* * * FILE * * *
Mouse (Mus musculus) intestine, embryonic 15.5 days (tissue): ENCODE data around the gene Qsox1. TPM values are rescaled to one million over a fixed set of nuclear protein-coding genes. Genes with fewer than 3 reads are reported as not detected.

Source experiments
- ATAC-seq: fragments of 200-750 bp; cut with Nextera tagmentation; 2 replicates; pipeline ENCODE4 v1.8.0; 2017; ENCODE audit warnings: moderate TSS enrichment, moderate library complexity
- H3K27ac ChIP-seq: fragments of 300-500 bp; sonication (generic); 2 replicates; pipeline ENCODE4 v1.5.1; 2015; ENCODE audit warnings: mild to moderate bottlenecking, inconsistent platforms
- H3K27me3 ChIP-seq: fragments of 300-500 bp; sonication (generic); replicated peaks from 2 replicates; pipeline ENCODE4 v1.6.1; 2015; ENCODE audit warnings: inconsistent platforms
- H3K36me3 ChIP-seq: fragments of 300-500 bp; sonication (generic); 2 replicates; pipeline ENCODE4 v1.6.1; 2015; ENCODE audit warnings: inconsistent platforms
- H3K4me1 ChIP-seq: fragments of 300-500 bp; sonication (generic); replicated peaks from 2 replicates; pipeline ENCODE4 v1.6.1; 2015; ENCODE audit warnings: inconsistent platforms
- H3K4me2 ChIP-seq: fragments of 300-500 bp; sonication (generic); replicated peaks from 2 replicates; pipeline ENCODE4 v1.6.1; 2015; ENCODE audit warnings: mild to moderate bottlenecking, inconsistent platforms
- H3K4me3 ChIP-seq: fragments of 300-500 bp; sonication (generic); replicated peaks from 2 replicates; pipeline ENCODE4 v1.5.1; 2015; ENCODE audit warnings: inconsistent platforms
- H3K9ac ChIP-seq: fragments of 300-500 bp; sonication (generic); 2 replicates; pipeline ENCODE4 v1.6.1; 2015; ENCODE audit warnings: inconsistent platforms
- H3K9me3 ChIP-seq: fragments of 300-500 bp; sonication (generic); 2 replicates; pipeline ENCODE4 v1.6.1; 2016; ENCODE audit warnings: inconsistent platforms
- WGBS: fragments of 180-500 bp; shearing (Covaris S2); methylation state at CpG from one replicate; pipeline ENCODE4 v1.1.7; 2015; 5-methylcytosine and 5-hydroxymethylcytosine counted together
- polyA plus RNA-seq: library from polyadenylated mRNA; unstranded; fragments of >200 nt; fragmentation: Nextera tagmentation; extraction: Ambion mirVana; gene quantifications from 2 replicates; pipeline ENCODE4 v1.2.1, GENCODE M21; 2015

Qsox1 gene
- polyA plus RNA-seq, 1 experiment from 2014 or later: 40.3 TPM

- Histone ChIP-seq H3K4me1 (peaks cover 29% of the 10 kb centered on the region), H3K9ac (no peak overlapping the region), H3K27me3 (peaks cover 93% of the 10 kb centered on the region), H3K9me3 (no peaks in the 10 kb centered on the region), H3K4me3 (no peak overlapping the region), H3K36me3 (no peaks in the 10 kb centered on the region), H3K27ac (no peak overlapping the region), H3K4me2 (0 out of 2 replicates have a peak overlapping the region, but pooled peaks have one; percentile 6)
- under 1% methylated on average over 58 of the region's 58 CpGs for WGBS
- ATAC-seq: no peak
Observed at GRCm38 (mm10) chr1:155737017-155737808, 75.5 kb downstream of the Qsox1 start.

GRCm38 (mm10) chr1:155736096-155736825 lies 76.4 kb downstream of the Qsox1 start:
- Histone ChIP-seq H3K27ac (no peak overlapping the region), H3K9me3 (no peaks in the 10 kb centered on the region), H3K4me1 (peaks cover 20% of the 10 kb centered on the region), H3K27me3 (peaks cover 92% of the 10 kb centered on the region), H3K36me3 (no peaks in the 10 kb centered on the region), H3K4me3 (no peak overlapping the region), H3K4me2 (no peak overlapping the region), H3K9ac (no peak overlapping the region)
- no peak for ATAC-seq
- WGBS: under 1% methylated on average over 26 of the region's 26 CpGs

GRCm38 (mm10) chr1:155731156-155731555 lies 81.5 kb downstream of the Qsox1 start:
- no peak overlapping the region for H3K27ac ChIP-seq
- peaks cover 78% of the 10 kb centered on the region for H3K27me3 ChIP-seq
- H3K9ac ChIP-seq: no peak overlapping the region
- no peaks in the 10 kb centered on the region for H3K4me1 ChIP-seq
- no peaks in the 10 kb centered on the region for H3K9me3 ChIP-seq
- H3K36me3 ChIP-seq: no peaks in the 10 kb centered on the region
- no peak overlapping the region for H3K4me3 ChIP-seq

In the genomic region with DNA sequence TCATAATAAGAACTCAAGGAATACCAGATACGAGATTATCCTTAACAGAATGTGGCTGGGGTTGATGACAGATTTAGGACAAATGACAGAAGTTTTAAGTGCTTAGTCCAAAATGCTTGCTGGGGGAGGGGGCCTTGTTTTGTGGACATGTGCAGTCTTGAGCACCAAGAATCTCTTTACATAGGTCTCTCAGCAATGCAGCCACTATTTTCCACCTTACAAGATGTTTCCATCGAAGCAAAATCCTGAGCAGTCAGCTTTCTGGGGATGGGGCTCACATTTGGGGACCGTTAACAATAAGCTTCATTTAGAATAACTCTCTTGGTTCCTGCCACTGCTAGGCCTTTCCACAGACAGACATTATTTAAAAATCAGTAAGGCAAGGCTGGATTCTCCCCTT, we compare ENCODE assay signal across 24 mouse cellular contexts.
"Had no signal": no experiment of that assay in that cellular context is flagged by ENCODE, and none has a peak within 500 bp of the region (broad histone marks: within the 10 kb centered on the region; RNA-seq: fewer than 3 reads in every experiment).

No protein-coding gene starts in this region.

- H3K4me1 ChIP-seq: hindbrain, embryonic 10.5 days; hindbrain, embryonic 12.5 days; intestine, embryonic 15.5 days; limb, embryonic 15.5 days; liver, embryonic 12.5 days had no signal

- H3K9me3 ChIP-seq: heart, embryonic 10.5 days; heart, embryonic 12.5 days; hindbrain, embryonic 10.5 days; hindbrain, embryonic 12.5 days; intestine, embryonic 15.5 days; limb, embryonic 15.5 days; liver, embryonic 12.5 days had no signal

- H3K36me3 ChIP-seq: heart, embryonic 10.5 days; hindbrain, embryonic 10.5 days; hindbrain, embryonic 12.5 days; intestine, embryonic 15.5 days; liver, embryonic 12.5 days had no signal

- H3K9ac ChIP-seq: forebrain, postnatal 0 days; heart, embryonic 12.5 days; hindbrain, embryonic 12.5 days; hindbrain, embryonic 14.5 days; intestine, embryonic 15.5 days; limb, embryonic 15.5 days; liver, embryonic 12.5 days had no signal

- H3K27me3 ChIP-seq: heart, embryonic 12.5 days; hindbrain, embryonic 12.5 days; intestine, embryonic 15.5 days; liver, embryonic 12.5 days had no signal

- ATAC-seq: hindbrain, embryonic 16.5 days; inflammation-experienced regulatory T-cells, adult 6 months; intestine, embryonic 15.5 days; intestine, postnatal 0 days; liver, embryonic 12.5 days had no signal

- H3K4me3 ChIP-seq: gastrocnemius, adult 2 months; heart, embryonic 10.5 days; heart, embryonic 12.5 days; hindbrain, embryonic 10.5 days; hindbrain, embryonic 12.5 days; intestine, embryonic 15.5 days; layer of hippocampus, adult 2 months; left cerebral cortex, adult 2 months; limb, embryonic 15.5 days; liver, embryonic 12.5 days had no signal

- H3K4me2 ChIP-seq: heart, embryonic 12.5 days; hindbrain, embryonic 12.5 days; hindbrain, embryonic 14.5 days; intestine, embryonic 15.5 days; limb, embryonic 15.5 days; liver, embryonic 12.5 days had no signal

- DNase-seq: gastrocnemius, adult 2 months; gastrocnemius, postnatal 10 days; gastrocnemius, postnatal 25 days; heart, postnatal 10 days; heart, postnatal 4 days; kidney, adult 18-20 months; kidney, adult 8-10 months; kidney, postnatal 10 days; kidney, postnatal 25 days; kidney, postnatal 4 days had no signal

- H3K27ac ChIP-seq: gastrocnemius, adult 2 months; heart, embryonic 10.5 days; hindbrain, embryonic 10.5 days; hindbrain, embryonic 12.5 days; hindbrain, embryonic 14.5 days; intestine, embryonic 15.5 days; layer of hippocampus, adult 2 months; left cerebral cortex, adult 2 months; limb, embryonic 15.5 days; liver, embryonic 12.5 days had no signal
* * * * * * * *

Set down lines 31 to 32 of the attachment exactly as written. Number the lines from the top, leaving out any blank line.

- no peak overlapping the region for H3K4me3 ChIP-seq

In the genomic region with DNA sequence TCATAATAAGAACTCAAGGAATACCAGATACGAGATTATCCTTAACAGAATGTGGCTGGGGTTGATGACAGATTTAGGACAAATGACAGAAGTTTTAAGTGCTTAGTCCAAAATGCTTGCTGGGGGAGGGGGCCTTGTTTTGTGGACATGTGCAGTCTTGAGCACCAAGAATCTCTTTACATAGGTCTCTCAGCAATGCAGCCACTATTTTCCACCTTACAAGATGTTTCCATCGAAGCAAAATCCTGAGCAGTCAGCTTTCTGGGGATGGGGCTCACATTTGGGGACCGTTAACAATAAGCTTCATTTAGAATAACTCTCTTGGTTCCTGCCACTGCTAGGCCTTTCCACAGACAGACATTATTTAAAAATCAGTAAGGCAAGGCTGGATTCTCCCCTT, we compare ENCODE assay signal across 24 mouse cellular contexts.